Cultural ideals of masculinity and how men ought to be often centre round notions of strength and power, stoicism and determination, being the provider and protector. Hegemonic masculinity is a way of understanding gender and power relations. It is a cultural ideal of masculinity, which is characterised by toughness, fearlessness, power, control and maintaining the dominant position in society. Hegemonic ideals of masculinity are often perpetuated through media and film, but they are ideals most men will never attain. Nor do most men necessarily want to.
Cultural ideas of masculinity, like hegemonic masculinity, tell men they must not display weakness or vulnerability. To reveal characteristics such as these, men run the risk of having their masculinity called into question. Men who display emotion, vulnerability or weakness may be chided as being ‘sissy’, ‘soft’ or a ‘woman’. These are the cultural expectations of men and masculinity that surrounded me as I grew up. From my primary education through to secondary education, I jostled alongside other boys; surrounded by these notions of what it was to be a man. Boys pushed and punched, they tested and teased, they sought out weakness and they exploited it. I learned along side other boys, not to display vulnerability, but vulnerability was something I would experience again and again, as I began to pursue a career in the visual arts.
From an early age, I have always loved drawing and painting. It was a form of escapism and respite for me as a boy. It allowed me to distract myself from that around me; it helped me build resilience, it kept me out of trouble and off the streets. Art became one of my passions, eventually leading me to study at the National College of Art and Design. However, I always experienced anxiety and felt an incredible vulnerability when displaying my artwork. I never had a problem showing family or friends something I had drawn or painted, but publically displaying my work I always found difficult. In many ways this is no different than other mediums; actors and musicians must experience the same sense of anxiety as I did about displaying my work when they perform for others.
For me, displaying my art put me in what felt like an incredibly vulnerable position. You spend considerable time working on a piece, you emotionally invest in creating it, and to display it, is then to display your emotional investment. Through your art you reveal something about yourself and your emotional state of being. The spectator may see the subject matter, but you as the artist, see a part of yourself. Your work is a part of you and you it. In this sense, I always found displaying art, a process of revealed vulnerability. Art is generally made for display, it is a significant part of the artistic process, which is hard to avoid. Through my artistic training I regularly had “crits” (critique) with tutors in college, this process of receiving constructive criticism helps you detach from your work and focus on technical or theoretical aspects of what you’ve created. It trains you for discussing your work with spectators. But a bad crit can be emotionally devastating, as I and many others experienced.
Looking back at the work I created as a young man I see a struggle within the work; a struggle to find who I was back then, and at the same time a struggle to hide my vulnerability. Ironically, much of my work at that time explored the idea of revealing things, which may be hidden – picturesque landscapes hidden behind dark and surreal imagery. At this time I was interested in masks and their metaphorical meaning. I used bats (in the sense of vampire myths) as symbols of transformation. On reflection this was a transformative period for me.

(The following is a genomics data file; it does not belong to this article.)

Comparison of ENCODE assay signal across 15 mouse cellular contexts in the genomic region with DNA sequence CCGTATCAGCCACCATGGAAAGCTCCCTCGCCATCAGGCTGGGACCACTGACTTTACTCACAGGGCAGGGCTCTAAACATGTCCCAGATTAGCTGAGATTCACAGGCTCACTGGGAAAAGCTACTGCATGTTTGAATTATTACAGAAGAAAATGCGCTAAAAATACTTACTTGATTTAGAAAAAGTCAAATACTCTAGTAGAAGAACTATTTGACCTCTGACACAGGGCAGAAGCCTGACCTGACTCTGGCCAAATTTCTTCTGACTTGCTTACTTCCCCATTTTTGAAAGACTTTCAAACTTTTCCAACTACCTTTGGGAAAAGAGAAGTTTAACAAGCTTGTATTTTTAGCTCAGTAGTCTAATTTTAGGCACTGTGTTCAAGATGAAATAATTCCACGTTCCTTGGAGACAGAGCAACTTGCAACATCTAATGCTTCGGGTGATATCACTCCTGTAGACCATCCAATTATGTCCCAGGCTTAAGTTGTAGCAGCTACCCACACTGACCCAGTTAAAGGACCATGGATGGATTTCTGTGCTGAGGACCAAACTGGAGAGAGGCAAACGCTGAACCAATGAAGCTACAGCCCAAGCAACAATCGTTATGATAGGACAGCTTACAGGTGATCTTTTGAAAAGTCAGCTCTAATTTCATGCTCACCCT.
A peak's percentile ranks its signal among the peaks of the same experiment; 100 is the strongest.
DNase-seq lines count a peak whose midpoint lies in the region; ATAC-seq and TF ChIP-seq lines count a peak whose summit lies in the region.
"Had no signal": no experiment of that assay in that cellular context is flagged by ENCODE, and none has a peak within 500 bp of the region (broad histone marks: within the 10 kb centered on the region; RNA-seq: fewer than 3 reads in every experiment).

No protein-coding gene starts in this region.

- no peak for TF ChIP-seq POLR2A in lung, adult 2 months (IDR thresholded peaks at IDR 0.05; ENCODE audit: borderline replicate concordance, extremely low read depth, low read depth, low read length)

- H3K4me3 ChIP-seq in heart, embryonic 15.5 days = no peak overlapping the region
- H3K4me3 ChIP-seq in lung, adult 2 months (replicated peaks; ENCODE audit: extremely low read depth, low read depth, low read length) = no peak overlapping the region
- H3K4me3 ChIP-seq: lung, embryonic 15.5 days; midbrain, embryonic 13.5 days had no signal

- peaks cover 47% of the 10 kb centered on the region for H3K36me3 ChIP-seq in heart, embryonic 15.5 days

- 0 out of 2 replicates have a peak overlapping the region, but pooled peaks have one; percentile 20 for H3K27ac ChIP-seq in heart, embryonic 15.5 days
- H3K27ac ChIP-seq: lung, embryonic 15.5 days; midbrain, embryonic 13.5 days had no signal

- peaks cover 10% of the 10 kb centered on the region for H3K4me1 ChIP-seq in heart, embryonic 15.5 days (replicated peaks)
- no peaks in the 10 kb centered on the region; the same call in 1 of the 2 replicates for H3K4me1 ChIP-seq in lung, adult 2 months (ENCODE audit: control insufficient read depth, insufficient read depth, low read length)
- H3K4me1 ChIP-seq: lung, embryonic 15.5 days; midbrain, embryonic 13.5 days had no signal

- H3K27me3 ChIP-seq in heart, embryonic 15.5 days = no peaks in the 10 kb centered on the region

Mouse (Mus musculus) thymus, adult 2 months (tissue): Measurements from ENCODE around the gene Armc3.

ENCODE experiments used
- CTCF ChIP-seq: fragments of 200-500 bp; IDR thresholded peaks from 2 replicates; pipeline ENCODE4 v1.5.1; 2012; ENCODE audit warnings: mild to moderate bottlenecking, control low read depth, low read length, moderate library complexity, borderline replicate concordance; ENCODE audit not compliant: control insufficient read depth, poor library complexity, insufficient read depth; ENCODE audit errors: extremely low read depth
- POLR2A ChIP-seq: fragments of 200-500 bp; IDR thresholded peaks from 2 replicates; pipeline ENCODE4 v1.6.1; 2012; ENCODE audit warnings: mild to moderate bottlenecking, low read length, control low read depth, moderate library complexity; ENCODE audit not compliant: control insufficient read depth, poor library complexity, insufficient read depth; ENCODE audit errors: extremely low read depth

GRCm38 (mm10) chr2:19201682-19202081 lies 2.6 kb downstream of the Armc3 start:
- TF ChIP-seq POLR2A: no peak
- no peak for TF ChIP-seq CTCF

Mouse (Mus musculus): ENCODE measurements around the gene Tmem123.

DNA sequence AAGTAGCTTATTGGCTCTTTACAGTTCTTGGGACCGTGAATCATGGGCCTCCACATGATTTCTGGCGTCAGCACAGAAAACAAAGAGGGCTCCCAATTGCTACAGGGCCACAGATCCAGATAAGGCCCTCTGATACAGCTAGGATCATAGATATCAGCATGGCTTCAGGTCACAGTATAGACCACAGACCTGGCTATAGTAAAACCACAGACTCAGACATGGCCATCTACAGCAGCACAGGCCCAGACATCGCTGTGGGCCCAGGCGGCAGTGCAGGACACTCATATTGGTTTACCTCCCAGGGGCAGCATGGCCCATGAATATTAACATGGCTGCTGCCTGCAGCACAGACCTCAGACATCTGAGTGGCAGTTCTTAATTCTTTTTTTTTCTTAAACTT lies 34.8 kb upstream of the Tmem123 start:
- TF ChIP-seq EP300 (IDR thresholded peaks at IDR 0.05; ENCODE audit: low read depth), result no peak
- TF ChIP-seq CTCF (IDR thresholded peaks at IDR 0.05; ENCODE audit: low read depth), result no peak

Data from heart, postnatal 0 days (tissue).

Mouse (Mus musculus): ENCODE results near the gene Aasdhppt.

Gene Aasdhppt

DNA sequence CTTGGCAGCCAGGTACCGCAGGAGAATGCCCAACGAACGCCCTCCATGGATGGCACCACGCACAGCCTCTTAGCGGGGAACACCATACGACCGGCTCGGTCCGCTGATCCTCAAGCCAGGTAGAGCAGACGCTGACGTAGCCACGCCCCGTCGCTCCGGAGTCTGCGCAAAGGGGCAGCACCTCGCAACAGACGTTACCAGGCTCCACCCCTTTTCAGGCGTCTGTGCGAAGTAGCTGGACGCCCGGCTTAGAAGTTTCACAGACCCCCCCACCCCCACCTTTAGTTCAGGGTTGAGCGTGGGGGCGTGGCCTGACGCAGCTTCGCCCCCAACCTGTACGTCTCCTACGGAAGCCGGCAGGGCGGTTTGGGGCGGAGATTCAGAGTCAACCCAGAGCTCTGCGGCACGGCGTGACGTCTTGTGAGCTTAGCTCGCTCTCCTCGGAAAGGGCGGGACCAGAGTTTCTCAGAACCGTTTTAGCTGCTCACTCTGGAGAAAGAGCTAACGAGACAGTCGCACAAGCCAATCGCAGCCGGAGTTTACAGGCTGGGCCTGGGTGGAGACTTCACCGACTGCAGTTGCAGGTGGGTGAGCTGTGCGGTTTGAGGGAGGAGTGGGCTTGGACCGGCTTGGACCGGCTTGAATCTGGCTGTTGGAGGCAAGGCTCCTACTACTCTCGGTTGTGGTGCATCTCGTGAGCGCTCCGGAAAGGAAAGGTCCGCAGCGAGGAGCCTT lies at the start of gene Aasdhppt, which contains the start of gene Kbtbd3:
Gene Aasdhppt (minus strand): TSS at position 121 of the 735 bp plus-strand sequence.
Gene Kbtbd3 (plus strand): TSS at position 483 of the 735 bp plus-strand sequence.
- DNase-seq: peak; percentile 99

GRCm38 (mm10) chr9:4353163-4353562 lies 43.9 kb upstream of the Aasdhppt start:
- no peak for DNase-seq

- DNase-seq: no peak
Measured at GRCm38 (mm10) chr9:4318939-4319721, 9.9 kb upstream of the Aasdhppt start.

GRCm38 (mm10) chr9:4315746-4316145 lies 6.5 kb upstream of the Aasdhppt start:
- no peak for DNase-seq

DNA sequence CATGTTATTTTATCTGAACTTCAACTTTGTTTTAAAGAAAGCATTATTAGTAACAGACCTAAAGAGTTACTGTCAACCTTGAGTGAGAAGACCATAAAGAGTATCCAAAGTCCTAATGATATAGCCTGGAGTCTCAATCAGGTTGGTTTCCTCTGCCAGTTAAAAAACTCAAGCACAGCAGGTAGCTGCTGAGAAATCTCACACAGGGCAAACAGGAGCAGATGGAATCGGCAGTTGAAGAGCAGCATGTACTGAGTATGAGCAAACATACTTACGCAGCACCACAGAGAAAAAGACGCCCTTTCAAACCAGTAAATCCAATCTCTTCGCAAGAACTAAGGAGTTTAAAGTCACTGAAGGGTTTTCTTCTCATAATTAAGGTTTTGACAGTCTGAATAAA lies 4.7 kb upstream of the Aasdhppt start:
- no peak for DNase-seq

Looking back at the work I created then, I see how these paintings capture my internal struggle. Dark and surreal imagery are symbolic of cultural ideals of masculinity I was grappling with at that time, whilst revealed landscapes represent the emotive and vulnerable self. There is a tension in these paintings between chaos and silence, reflecting a tension that existed in me at that time.
Reflecting on my early work reveals much about my understanding of masculinity back then, and who I was as a young man. These paintings are windows back in time, to someone I once was. Having aged I’ve grown in confidence. I don’t feel the same degree of vulnerability anymore when displaying work, and I think part of this is due to me knowing who I am now as a man, and being ok with that. Being ok with vulnerability.
My masculinities studies have veered me away from the visual arts somewhat, unfortunately I don’t get to paint or draw as much as I would like to. Occasionally I try to incorporate drawing and painting into my PhD studies, as it helps me as an analytical tool and is useful when mapping out ideas. I have used painting as a way of communicating my research findings and this has been useful in expressing my ideas about masculinities to a broader audience. Art works are the culmination of a range of processes and activities. Howard Becker (1982: 5) reminds us about these and offers something worth considering the next time we as spectators view art – “think of all the activities that must be carried out for any work of art to appear as it finally does”.
Think of the artist’s revealed vulnerability.
© Clay Darcy, May 2016. All artwork copyright of Clay Darcy – All rights reserved.
Clay is a PhD Candidate at the School of Sociology, University College Dublin. If you would like to view more of his artwork visit – www.claydarcy.com. This blog was originally posted at www.irishsociologyblog.com on 04/12/2016. The idea for this blog came many moons ago, originating out of a fantastic conversation in NYC with an amazing masculinities scholar Sarita Fae!
Reference: Becker, H. S. (1982) Art Worlds. Berkley and Los Angeles: University of California Press.